A father’s advice and a passion to help Western Canadian songwriters get their music to a wider audience. These were the keys to Edmonton-based, indie, country label Royalty Records’ success. Don’t forget to add a wee bit of “Scottish stubbornness,” says 75-year-old founder R. Harlan Smith.

Royalty not only celebrated 40 years in the business in 2014, but signed a new distribution deal with Sony Music Canada. They’ve been the longtime home to high-profile country star Gord Bamford, as well as Hey Romeo, Tenille and Jay Sparrow. In 40 years at Royalty, Smith claims to have written more than 200 songs, and produced more than 40 albums and 200-plus singles.

“I got up every morning wanting to do something. I couldn’t wait to see what I could do that day.” – R. Harlan Smith of Royalty Records

Flash back to 1974, when the humble entrepreneur had a vision. Smith wanted to give country musicians and songwriters from West of Manitoba a home. “There was a tremendous amount of talent not getting recognized,” he says.

When Smith founded the label, designing Royalty Records’ first logo on a beer napkin, the multinationals said he wouldn’t last two years. Forty years on, Smith is proud he proved them wrong.

As he grew up in rural Saskatchewan, Smith’s mom – a piano teacher – fostered his love of music. As a 1950s Prairie boy, there were two musts on Saturday night: listening to the Country Hit Parade on local radio and listening to the hockey game. “If you didn’t do either of these, you just weren’t living!” he laughs.

Smith’s father was also an early influence. “When I was a young teen, preparing to leave the nest, he had some words for me I’ve never forgotten,” says Smith. “He said, ‘No matter what people tell you, do what your soul tells you. If you have a passion for something, just do it.’ He also said, ‘Always do something to better the community where you live.’”

Once he left home, Smith took this fatherly advice to heart. He moved to Edmonton, which he calls “one of best music scenes I had ever encountered,” and began a career as a musician and songwriter.

But despite some early success, Smith decided to heed his dad’s other advice to give back, by starting his label. Gary Fjellgaard was one of Royalty Records’ first signings. Smith heard the B.C. songwriter – now inducted into the Canadian Country Music Hall of Fame – while eating in a small-town diner.  “I heard this record in the jukebox and my jaw dropped,” Smith recalls. “First, at the song; second, at the voice.”

For Smith, his life in music has been a labour of love. For the past decade, son Rob has taken up this passion. He runs the entire Royalty Music Group of companies, which includes publishing house Helping Hand Music Ltd.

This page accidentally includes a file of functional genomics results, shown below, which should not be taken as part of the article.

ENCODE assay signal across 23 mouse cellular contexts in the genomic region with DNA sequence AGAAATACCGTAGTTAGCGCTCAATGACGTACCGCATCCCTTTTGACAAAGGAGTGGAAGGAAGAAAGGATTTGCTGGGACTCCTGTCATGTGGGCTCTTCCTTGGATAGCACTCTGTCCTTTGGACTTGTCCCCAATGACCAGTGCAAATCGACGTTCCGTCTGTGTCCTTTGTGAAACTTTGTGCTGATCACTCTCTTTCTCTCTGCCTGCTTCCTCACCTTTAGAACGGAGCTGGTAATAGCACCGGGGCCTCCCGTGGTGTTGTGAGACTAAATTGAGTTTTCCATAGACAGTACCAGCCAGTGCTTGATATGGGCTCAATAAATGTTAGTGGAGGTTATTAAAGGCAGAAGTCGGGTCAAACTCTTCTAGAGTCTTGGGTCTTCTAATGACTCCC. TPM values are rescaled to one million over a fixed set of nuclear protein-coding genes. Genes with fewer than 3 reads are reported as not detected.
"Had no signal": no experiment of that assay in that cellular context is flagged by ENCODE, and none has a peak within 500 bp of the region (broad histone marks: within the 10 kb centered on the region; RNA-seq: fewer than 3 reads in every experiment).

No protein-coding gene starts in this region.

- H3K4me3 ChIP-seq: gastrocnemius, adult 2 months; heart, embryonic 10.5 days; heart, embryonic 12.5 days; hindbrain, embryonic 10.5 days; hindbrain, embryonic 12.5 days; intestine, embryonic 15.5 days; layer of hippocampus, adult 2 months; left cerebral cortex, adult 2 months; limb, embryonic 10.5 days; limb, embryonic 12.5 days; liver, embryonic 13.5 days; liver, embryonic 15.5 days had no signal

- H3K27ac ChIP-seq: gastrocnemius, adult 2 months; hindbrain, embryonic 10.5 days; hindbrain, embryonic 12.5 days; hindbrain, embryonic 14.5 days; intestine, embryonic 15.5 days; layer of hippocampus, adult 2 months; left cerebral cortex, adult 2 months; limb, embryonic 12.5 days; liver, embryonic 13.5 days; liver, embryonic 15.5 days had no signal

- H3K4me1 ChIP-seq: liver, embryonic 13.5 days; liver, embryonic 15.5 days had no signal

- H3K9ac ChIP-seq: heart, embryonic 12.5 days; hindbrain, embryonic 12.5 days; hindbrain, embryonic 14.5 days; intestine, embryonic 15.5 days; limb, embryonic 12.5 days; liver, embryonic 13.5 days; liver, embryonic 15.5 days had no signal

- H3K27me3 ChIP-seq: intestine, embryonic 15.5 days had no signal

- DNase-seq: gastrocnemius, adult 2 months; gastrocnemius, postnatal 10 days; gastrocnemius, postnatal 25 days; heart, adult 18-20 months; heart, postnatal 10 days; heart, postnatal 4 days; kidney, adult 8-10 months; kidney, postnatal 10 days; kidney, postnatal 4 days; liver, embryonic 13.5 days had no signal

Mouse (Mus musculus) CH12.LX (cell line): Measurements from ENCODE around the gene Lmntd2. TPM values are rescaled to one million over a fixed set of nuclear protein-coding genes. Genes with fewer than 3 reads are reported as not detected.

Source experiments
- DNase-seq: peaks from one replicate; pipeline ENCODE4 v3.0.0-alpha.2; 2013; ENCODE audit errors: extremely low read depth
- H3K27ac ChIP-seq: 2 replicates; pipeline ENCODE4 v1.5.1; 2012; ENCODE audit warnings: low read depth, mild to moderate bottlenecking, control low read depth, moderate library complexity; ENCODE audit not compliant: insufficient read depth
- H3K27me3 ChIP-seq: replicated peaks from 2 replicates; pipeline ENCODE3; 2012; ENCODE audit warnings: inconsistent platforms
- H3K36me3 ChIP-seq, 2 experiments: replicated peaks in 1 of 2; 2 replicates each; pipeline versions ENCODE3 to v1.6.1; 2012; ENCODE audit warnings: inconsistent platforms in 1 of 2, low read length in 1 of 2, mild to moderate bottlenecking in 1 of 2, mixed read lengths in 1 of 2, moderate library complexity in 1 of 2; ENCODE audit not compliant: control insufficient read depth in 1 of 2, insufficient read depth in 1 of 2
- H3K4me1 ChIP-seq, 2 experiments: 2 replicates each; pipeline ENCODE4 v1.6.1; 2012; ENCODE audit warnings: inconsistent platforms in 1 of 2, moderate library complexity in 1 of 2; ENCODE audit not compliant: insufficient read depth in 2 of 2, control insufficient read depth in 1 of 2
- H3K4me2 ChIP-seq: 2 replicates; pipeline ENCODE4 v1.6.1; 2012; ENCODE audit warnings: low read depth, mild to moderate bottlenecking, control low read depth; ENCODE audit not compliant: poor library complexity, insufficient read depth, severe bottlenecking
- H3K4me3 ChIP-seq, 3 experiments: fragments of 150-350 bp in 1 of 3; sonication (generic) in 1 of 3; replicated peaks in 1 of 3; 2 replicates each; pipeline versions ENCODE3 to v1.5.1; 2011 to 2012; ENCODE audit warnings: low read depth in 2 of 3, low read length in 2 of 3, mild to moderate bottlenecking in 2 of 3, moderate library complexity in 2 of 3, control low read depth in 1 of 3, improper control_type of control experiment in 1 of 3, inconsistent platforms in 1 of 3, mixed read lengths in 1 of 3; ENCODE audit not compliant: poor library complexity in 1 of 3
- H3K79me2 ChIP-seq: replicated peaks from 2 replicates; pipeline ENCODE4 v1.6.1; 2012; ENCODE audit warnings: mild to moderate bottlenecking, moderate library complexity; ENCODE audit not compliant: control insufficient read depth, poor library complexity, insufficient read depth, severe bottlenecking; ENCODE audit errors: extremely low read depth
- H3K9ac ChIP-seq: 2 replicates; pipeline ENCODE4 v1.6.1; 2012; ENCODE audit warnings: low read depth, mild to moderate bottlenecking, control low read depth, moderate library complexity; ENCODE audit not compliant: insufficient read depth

“When I was in the music business, I don’t think I worked a day in my life,” Smith concludes. “I got up every morning wanting to do something. I couldn’t wait to see what I could do that day. What a wonderful way to spend your life.”

No matter how many times Brad and MaryLynne Stella made the drive from Oshawa, Ontario to Nashville, Tennessee – and there were many – the road ahead always seemed clear.

Beginning in 2008, the husband-and-wife duo and aspiring songwriters had begun making trips down to Music City with one thing in mind: to make it in the music biz. For a year, they “commuted” back and forth with their young daughters, Lennon, 8, and Maisy, 4, in the backseat (more on them later).

While at home (MaryLynne is from Oshawa; Brad from neighbouring Whitby), they made ends meet as janitors for the Durham District School Board and they worked together on landscaping jobs, all while playing in bands, hosting open mic nights every Wednesday in Whitby, and even starting a music school. But any seeds they could sow in Nashville never seemed to take root.

“Every time we would be down in Nashville, we would just get stuff going, and then we’d have to leave and go back [to Canada].” – MaryLynne Stella

“Every time we would be down here, we would just get stuff going, and then we’d have to leave and go back [to Canada],” MaryLynne says on the phone from their home in Nashville. “And things change here so quickly; it almost felt like we were starting over every time we came here.”

Finally, after several forays, things started to happen for The Stellas in Nashville. A publisher caught one of their gigs and offered them a deal right there on the spot. Then, through a “fluke incident” they found themselves making a splash on the hit CMT talent show Can You Duet?, eventually earning fourth place in the competition.